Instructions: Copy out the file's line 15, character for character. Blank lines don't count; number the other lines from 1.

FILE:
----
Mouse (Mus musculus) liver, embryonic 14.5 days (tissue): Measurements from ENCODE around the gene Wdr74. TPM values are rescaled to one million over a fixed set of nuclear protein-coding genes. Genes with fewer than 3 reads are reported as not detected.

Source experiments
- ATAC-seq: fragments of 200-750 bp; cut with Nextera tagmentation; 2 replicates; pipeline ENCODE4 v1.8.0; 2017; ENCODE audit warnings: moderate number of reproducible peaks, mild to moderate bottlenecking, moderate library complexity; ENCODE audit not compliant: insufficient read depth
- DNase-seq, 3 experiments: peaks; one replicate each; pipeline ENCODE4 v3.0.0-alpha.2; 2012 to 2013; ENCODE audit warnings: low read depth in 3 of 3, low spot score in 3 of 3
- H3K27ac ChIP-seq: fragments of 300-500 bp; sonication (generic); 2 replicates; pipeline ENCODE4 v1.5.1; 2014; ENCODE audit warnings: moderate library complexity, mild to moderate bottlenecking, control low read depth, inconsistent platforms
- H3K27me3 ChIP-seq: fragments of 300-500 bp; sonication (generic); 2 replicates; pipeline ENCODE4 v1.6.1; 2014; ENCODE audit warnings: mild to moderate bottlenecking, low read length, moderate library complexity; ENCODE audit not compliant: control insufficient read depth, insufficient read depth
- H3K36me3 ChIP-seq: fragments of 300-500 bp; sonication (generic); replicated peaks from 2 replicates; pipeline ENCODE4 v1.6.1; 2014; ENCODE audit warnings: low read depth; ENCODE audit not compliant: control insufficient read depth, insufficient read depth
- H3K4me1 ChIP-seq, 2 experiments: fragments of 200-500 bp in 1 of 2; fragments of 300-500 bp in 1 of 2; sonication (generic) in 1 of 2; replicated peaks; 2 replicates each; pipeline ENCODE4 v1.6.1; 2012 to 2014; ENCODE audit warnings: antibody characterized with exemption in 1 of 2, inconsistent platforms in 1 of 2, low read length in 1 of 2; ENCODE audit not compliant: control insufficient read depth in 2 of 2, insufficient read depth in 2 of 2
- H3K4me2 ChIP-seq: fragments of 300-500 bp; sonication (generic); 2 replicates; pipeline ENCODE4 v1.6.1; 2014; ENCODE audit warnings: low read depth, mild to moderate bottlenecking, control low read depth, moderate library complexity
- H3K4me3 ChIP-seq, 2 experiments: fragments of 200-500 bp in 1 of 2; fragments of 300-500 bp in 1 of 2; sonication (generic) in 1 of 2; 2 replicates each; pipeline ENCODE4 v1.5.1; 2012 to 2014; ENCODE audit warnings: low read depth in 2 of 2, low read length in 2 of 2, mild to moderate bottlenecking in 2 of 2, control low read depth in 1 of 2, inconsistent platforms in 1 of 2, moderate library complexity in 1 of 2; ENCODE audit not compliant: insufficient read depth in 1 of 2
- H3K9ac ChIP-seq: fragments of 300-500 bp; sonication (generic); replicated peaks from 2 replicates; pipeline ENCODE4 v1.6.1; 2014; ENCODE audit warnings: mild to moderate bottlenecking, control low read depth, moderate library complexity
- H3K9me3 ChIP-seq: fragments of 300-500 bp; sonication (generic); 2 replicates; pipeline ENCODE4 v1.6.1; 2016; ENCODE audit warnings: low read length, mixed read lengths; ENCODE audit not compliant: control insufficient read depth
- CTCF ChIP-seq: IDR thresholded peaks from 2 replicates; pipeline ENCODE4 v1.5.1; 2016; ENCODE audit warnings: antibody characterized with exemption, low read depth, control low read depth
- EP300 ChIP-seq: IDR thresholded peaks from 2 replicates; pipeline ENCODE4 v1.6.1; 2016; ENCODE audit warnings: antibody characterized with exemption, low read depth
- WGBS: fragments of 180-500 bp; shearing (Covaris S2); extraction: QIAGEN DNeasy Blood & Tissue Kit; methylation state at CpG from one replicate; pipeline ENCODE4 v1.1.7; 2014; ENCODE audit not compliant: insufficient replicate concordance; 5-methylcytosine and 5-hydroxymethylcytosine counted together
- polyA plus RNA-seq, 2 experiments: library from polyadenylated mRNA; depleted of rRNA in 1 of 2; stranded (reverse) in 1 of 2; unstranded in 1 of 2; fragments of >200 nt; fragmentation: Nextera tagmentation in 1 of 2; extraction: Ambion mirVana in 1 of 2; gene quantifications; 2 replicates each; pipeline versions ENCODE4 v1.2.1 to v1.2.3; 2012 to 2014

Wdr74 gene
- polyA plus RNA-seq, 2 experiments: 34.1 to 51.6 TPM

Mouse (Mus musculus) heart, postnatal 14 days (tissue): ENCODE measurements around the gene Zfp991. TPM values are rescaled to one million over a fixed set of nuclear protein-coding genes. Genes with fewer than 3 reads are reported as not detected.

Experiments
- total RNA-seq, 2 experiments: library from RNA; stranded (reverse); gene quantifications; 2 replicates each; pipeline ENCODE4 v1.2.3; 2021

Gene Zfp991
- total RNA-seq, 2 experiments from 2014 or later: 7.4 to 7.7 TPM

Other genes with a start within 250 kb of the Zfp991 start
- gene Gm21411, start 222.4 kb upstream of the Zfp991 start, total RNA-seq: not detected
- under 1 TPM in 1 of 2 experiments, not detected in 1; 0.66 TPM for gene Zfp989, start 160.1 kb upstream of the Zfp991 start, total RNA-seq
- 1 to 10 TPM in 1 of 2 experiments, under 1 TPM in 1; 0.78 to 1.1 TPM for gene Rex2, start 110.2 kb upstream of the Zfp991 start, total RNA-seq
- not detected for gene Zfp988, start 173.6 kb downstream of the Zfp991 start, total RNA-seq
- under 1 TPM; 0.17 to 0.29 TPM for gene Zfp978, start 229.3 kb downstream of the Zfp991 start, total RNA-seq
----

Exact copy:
- WGBS: fragments of 180-500 bp; shearing (Covaris S2); extraction: QIAGEN DNeasy Blood & Tissue Kit; methylation state at CpG from one replicate; pipeline ENCODE4 v1.1.7; 2014; ENCODE audit not compliant: insufficient replicate concordance; 5-methylcytosine and 5-hydroxymethylcytosine counted together